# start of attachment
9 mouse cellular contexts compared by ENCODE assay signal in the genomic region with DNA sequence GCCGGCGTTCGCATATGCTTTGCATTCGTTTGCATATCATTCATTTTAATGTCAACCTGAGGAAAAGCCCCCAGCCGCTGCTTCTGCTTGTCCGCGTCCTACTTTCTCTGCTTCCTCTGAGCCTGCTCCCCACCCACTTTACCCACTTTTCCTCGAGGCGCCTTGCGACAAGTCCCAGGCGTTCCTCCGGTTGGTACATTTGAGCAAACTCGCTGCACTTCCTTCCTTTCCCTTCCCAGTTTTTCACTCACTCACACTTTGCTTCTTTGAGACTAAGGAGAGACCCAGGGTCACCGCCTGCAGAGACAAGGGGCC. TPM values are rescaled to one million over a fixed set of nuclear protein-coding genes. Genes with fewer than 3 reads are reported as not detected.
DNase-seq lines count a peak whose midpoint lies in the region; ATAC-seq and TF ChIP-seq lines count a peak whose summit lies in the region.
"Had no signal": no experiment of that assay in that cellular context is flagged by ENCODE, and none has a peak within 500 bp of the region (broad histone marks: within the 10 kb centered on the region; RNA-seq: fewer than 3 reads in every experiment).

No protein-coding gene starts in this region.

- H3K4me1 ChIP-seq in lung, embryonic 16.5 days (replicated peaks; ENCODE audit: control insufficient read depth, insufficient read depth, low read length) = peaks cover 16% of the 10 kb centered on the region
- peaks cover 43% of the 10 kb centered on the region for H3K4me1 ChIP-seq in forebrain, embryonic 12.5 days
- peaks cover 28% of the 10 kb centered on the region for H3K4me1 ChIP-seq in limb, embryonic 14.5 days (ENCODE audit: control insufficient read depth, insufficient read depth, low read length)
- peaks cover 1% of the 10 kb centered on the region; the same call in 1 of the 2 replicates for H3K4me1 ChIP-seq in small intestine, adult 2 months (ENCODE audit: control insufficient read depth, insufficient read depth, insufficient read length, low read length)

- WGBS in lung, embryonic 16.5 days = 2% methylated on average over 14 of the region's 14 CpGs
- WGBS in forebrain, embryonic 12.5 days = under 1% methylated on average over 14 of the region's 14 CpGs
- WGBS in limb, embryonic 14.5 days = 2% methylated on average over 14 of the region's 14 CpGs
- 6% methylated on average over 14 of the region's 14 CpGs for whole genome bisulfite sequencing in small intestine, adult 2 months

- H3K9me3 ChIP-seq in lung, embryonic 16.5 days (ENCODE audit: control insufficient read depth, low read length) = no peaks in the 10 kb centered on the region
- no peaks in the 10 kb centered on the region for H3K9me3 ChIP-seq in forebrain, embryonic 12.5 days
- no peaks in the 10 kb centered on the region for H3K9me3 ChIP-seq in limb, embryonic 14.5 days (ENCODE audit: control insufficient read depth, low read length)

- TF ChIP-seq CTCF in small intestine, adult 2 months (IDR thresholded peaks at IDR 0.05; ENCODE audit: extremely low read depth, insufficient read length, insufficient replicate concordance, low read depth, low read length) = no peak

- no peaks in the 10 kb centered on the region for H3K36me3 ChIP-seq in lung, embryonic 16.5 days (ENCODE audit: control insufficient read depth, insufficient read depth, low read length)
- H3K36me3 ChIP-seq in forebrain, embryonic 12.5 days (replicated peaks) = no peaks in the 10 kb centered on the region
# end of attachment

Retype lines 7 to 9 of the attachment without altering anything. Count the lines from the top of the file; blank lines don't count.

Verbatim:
- peaks cover 28% of the 10 kb centered on the region for H3K4me1 ChIP-seq in limb, embryonic 14.5 days (ENCODE audit: control insufficient read depth, insufficient read depth, low read length)
- peaks cover 1% of the 10 kb centered on the region; the same call in 1 of the 2 replicates for H3K4me1 ChIP-seq in small intestine, adult 2 months (ENCODE audit: control insufficient read depth, insufficient read depth, insufficient read length, low read length)

- WGBS in lung, embryonic 16.5 days = 2% methylated on average over 14 of the region's 14 CpGs